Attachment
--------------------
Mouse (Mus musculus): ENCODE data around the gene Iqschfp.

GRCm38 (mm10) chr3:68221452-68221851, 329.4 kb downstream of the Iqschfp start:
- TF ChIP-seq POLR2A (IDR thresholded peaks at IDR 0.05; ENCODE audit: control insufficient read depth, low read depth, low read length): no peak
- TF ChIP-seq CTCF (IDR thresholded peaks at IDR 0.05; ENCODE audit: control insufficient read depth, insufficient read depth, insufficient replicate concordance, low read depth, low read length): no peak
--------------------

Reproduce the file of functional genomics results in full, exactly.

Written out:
Mouse (Mus musculus): ENCODE data around the gene Iqschfp.

GRCm38 (mm10) chr3:68221452-68221851, 329.4 kb downstream of the Iqschfp start:
- TF ChIP-seq POLR2A (IDR thresholded peaks at IDR 0.05; ENCODE audit: control insufficient read depth, low read depth, low read length): no peak
- TF ChIP-seq CTCF (IDR thresholded peaks at IDR 0.05; ENCODE audit: control insufficient read depth, insufficient read depth, insufficient replicate concordance, low read depth, low read length): no peak